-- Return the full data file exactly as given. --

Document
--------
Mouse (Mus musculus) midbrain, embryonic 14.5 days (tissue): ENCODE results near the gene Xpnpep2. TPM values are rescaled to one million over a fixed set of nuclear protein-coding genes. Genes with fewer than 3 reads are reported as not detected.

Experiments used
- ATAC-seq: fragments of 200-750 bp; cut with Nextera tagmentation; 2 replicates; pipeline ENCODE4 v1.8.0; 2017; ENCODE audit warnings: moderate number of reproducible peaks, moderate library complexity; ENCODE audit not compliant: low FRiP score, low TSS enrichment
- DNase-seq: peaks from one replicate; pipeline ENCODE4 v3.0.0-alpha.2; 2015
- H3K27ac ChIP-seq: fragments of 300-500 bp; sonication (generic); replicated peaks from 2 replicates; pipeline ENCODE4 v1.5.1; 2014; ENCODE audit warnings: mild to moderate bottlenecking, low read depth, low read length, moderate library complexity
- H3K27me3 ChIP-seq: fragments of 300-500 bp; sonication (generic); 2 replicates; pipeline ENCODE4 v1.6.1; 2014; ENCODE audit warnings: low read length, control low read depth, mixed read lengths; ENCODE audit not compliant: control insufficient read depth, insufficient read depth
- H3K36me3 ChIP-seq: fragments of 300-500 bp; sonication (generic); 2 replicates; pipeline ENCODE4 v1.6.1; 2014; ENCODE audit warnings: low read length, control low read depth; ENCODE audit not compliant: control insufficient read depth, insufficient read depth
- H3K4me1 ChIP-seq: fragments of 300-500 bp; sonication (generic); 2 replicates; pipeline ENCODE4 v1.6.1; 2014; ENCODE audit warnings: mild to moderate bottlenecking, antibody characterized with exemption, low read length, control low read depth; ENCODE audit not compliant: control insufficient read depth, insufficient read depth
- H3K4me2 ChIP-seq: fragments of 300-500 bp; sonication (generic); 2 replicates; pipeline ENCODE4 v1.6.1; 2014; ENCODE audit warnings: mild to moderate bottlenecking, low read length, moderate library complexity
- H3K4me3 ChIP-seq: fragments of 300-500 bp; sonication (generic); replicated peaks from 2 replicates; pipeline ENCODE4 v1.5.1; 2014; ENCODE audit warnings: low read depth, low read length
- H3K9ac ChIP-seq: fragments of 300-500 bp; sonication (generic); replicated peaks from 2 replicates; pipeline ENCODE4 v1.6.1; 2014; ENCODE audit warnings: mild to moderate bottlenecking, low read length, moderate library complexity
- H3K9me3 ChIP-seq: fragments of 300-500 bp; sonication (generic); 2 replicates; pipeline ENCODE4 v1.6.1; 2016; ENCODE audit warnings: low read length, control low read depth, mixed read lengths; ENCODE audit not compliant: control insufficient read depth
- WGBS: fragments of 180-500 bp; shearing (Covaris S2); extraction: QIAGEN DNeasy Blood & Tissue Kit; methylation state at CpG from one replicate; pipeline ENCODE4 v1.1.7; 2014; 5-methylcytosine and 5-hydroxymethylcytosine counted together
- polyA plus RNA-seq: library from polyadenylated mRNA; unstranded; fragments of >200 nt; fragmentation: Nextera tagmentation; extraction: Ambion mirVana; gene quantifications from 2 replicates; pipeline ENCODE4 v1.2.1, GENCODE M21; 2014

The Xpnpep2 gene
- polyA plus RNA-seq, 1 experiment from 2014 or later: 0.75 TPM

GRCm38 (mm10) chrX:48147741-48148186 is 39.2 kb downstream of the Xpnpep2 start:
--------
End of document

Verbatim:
Mouse (Mus musculus) midbrain, embryonic 14.5 days (tissue): ENCODE results near the gene Xpnpep2. TPM values are rescaled to one million over a fixed set of nuclear protein-coding genes. Genes with fewer than 3 reads are reported as not detected.

Experiments used
- ATAC-seq: fragments of 200-750 bp; cut with Nextera tagmentation; 2 replicates; pipeline ENCODE4 v1.8.0; 2017; ENCODE audit warnings: moderate number of reproducible peaks, moderate library complexity; ENCODE audit not compliant: low FRiP score, low TSS enrichment
- DNase-seq: peaks from one replicate; pipeline ENCODE4 v3.0.0-alpha.2; 2015
- H3K27ac ChIP-seq: fragments of 300-500 bp; sonication (generic); replicated peaks from 2 replicates; pipeline ENCODE4 v1.5.1; 2014; ENCODE audit warnings: mild to moderate bottlenecking, low read depth, low read length, moderate library complexity
- H3K27me3 ChIP-seq: fragments of 300-500 bp; sonication (generic); 2 replicates; pipeline ENCODE4 v1.6.1; 2014; ENCODE audit warnings: low read length, control low read depth, mixed read lengths; ENCODE audit not compliant: control insufficient read depth, insufficient read depth
- H3K36me3 ChIP-seq: fragments of 300-500 bp; sonication (generic); 2 replicates; pipeline ENCODE4 v1.6.1; 2014; ENCODE audit warnings: low read length, control low read depth; ENCODE audit not compliant: control insufficient read depth, insufficient read depth
- H3K4me1 ChIP-seq: fragments of 300-500 bp; sonication (generic); 2 replicates; pipeline ENCODE4 v1.6.1; 2014; ENCODE audit warnings: mild to moderate bottlenecking, antibody characterized with exemption, low read length, control low read depth; ENCODE audit not compliant: control insufficient read depth, insufficient read depth
- H3K4me2 ChIP-seq: fragments of 300-500 bp; sonication (generic); 2 replicates; pipeline ENCODE4 v1.6.1; 2014; ENCODE audit warnings: mild to moderate bottlenecking, low read length, moderate library complexity
- H3K4me3 ChIP-seq: fragments of 300-500 bp; sonication (generic); replicated peaks from 2 replicates; pipeline ENCODE4 v1.5.1; 2014; ENCODE audit warnings: low read depth, low read length
- H3K9ac ChIP-seq: fragments of 300-500 bp; sonication (generic); replicated peaks from 2 replicates; pipeline ENCODE4 v1.6.1; 2014; ENCODE audit warnings: mild to moderate bottlenecking, low read length, moderate library complexity
- H3K9me3 ChIP-seq: fragments of 300-500 bp; sonication (generic); 2 replicates; pipeline ENCODE4 v1.6.1; 2016; ENCODE audit warnings: low read length, control low read depth, mixed read lengths; ENCODE audit not compliant: control insufficient read depth
- WGBS: fragments of 180-500 bp; shearing (Covaris S2); extraction: QIAGEN DNeasy Blood & Tissue Kit; methylation state at CpG from one replicate; pipeline ENCODE4 v1.1.7; 2014; 5-methylcytosine and 5-hydroxymethylcytosine counted together
- polyA plus RNA-seq: library from polyadenylated mRNA; unstranded; fragments of >200 nt; fragmentation: Nextera tagmentation; extraction: Ambion mirVana; gene quantifications from 2 replicates; pipeline ENCODE4 v1.2.1, GENCODE M21; 2014

The Xpnpep2 gene
- polyA plus RNA-seq, 1 experiment from 2014 or later: 0.75 TPM

GRCm38 (mm10) chrX:48147741-48148186 is 39.2 kb downstream of the Xpnpep2 start: